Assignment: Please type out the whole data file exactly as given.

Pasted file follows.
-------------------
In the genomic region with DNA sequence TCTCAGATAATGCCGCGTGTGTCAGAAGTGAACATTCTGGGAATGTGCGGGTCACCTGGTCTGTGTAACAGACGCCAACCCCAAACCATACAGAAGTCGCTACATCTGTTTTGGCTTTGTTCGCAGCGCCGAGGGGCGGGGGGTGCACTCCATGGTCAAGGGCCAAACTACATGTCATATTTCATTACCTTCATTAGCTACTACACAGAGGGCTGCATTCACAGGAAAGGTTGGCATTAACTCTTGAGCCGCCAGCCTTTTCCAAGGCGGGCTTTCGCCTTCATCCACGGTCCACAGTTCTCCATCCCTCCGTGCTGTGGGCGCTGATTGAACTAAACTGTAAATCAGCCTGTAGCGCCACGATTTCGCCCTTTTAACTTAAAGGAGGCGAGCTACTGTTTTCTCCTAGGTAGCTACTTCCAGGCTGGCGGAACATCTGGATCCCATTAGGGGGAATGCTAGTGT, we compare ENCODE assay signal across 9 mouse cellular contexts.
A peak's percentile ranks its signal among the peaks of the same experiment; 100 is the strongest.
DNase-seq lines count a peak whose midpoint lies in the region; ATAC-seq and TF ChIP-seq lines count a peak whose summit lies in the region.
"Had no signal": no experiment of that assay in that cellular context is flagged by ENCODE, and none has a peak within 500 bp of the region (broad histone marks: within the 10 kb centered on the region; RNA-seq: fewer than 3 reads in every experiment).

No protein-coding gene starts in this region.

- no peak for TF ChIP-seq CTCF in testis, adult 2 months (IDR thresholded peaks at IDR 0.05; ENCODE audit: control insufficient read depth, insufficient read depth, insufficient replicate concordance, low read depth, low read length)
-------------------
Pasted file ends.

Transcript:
In the genomic region with DNA sequence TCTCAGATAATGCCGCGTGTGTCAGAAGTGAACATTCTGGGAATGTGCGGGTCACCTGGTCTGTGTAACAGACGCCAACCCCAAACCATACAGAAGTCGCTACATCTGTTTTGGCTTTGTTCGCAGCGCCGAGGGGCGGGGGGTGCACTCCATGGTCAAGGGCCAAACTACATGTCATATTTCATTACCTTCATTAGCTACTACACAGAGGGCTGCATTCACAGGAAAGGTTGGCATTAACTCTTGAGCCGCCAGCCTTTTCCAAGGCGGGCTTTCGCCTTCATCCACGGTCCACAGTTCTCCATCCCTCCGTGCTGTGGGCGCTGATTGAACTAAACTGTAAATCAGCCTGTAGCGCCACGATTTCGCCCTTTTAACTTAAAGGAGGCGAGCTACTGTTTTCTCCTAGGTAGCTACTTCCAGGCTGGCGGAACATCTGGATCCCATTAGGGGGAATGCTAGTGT, we compare ENCODE assay signal across 9 mouse cellular contexts.
A peak's percentile ranks its signal among the peaks of the same experiment; 100 is the strongest.
DNase-seq lines count a peak whose midpoint lies in the region; ATAC-seq and TF ChIP-seq lines count a peak whose summit lies in the region.
"Had no signal": no experiment of that assay in that cellular context is flagged by ENCODE, and none has a peak within 500 bp of the region (broad histone marks: within the 10 kb centered on the region; RNA-seq: fewer than 3 reads in every experiment).

No protein-coding gene starts in this region.

- no peak for TF ChIP-seq CTCF in testis, adult 2 months (IDR thresholded peaks at IDR 0.05; ENCODE audit: control insufficient read depth, insufficient read depth, insufficient replicate concordance, low read depth, low read length)